From the front of the business section of today's New York Times comes this summary of Amazon's rise:
Jeff Bezos made his fortune with one truly big idea: What if a retailer did everything possible to make customers happy?
His forcefully nurtured creation, Amazon, sold as many items as possible as cheaply as possible and delivered them as quickly as possible. The result is that $40 out of every $100 spent online in the United States goes to Amazon and Mr. Bezos is worth $150 billion.
What a great example of how in capitalism you can get rich not by cheating your customers or taking advantage of them, but by delivering value to them and delighting them. It's funny because the Times and other critics of capitalism don't often admit this about Amazon or about other companies. Elsewhere in the Times you might have read that Bezos got rich by mistreating his white-collar employees, hiring reckless and deadly delivery drivers, jeopardizing the lives of warehouse workers, and evading state sales taxes. Anyway, these theories of how Bezos got rich may not be entirely mutually exclusive, but I'm happy to see the Times indulging the possibility that a customer focus is a key ingredient to capitalist success.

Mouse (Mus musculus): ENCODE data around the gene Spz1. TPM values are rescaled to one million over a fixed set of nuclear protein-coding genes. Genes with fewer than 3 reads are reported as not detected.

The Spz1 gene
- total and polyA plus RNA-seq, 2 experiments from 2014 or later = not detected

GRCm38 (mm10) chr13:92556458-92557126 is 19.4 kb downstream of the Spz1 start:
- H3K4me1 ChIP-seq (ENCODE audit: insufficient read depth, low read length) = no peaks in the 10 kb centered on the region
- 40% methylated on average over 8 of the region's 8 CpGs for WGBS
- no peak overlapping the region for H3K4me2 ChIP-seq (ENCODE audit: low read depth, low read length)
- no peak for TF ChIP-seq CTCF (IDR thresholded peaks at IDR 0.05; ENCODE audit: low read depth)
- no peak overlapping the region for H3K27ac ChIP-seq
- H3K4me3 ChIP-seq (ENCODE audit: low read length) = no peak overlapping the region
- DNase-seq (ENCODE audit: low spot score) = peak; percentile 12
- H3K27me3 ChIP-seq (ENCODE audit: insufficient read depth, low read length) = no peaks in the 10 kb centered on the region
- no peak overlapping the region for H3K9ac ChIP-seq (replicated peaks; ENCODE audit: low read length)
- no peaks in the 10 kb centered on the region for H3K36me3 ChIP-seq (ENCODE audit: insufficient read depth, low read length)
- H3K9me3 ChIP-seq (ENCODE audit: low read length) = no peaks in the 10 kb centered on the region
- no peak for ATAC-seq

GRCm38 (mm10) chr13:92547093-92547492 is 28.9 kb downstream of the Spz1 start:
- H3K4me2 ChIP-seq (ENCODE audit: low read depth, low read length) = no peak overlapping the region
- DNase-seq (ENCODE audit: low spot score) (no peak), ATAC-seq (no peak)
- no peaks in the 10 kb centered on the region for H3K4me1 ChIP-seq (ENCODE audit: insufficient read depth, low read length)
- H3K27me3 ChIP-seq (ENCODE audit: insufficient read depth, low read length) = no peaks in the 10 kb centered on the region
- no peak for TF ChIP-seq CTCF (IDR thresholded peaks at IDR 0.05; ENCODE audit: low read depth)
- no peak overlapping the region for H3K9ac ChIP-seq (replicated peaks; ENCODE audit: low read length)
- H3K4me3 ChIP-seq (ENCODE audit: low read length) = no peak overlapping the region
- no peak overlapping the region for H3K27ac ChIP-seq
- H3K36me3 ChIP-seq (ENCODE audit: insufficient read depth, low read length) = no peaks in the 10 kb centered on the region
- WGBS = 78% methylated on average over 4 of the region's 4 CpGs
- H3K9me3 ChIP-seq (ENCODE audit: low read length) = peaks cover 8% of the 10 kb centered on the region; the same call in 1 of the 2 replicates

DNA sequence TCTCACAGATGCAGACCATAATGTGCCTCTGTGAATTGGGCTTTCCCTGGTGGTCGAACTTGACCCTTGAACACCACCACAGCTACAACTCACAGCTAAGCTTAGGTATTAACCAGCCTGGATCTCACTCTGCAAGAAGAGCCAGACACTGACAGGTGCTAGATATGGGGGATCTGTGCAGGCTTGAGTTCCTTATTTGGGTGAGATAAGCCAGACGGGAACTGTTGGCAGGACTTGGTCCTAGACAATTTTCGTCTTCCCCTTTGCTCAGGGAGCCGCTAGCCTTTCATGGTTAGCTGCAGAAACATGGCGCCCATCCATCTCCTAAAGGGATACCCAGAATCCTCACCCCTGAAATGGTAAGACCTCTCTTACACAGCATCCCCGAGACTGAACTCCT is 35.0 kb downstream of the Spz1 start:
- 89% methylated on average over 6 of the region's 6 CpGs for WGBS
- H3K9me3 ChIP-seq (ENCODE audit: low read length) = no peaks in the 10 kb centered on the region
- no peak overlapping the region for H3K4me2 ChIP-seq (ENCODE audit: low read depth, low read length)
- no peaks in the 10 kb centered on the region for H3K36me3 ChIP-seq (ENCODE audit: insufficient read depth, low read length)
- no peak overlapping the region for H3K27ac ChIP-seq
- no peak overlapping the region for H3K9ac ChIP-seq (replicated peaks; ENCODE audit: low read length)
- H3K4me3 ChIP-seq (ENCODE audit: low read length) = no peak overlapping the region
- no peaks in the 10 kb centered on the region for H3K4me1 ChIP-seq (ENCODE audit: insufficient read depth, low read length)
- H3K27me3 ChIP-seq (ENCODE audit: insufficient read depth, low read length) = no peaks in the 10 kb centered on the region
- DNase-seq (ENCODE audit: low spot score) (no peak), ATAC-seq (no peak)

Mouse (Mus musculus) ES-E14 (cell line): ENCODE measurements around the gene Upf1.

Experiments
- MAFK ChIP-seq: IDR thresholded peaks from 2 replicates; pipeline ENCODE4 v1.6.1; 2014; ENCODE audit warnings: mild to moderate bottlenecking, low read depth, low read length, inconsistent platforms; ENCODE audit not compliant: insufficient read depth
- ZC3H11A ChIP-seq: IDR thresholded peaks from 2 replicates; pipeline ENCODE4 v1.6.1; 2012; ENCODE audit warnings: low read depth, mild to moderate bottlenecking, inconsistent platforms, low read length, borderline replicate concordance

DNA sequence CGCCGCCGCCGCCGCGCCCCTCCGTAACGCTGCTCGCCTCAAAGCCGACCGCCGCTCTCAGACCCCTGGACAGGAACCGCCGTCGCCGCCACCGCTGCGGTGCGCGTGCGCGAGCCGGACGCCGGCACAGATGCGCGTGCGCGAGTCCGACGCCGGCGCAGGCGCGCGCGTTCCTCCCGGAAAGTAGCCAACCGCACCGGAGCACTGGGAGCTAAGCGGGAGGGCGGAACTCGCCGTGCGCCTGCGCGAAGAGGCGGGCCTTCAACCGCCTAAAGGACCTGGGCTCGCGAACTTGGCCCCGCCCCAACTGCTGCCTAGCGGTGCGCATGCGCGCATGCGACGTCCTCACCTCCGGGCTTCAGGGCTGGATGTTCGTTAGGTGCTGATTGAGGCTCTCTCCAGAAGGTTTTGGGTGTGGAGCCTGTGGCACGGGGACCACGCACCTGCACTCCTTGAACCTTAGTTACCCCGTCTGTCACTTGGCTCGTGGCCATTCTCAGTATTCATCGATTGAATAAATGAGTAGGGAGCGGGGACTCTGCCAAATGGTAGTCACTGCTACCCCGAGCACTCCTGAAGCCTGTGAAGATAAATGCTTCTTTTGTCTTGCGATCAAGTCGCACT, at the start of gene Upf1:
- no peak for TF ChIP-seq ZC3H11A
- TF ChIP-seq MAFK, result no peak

It reminded me of a recent blog post by Richard Press of J. Press, which is a much smaller business than Amazon:
In many ways the growth and evolution of J. Press from preppy icon to global label happened under your stewardship. Any advice for the aspiring entrepreneurial manager out there?
RP – Work hard, don't give up the ship when it rocks, learn all aspects of the business, especially the requirements of your targeted customers.